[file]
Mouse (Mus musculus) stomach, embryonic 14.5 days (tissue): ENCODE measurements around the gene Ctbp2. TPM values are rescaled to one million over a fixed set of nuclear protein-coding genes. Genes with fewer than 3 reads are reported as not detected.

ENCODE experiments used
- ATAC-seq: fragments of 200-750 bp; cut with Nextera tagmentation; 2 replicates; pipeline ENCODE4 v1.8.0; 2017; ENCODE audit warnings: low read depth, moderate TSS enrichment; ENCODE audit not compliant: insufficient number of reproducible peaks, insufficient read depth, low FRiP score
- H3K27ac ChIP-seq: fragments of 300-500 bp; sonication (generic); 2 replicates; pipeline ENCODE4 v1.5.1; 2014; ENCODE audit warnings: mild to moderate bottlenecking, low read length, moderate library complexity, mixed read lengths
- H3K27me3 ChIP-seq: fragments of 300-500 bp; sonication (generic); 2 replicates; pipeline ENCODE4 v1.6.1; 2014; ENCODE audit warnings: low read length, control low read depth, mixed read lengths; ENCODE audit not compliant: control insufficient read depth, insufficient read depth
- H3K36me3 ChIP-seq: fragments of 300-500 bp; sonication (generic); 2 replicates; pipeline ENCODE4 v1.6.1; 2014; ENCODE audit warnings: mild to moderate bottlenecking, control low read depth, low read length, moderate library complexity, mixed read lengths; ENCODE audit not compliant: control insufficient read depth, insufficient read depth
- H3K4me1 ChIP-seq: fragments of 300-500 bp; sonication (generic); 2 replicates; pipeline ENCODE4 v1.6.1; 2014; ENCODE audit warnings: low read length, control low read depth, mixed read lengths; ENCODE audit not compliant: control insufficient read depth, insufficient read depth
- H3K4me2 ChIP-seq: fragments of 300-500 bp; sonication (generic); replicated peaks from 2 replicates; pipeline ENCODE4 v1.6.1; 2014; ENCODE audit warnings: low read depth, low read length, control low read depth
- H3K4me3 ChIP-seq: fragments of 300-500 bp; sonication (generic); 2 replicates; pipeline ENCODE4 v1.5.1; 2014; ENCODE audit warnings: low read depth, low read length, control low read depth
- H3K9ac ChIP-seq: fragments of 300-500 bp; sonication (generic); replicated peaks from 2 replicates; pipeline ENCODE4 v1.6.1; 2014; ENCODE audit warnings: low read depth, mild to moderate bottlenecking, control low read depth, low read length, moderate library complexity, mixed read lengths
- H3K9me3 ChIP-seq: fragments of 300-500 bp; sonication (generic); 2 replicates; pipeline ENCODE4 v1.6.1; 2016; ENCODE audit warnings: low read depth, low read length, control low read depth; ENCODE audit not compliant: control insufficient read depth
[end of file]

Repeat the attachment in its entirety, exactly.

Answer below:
Mouse (Mus musculus) stomach, embryonic 14.5 days (tissue): ENCODE measurements around the gene Ctbp2. TPM values are rescaled to one million over a fixed set of nuclear protein-coding genes. Genes with fewer than 3 reads are reported as not detected.

ENCODE experiments used
- ATAC-seq: fragments of 200-750 bp; cut with Nextera tagmentation; 2 replicates; pipeline ENCODE4 v1.8.0; 2017; ENCODE audit warnings: low read depth, moderate TSS enrichment; ENCODE audit not compliant: insufficient number of reproducible peaks, insufficient read depth, low FRiP score
- H3K27ac ChIP-seq: fragments of 300-500 bp; sonication (generic); 2 replicates; pipeline ENCODE4 v1.5.1; 2014; ENCODE audit warnings: mild to moderate bottlenecking, low read length, moderate library complexity, mixed read lengths
- H3K27me3 ChIP-seq: fragments of 300-500 bp; sonication (generic); 2 replicates; pipeline ENCODE4 v1.6.1; 2014; ENCODE audit warnings: low read length, control low read depth, mixed read lengths; ENCODE audit not compliant: control insufficient read depth, insufficient read depth
- H3K36me3 ChIP-seq: fragments of 300-500 bp; sonication (generic); 2 replicates; pipeline ENCODE4 v1.6.1; 2014; ENCODE audit warnings: mild to moderate bottlenecking, control low read depth, low read length, moderate library complexity, mixed read lengths; ENCODE audit not compliant: control insufficient read depth, insufficient read depth
- H3K4me1 ChIP-seq: fragments of 300-500 bp; sonication (generic); 2 replicates; pipeline ENCODE4 v1.6.1; 2014; ENCODE audit warnings: low read length, control low read depth, mixed read lengths; ENCODE audit not compliant: control insufficient read depth, insufficient read depth
- H3K4me2 ChIP-seq: fragments of 300-500 bp; sonication (generic); replicated peaks from 2 replicates; pipeline ENCODE4 v1.6.1; 2014; ENCODE audit warnings: low read depth, low read length, control low read depth
- H3K4me3 ChIP-seq: fragments of 300-500 bp; sonication (generic); 2 replicates; pipeline ENCODE4 v1.5.1; 2014; ENCODE audit warnings: low read depth, low read length, control low read depth
- H3K9ac ChIP-seq: fragments of 300-500 bp; sonication (generic); replicated peaks from 2 replicates; pipeline ENCODE4 v1.6.1; 2014; ENCODE audit warnings: low read depth, mild to moderate bottlenecking, control low read depth, low read length, moderate library complexity, mixed read lengths
- H3K9me3 ChIP-seq: fragments of 300-500 bp; sonication (generic); 2 replicates; pipeline ENCODE4 v1.6.1; 2016; ENCODE audit warnings: low read depth, low read length, control low read depth; ENCODE audit not compliant: control insufficient read depth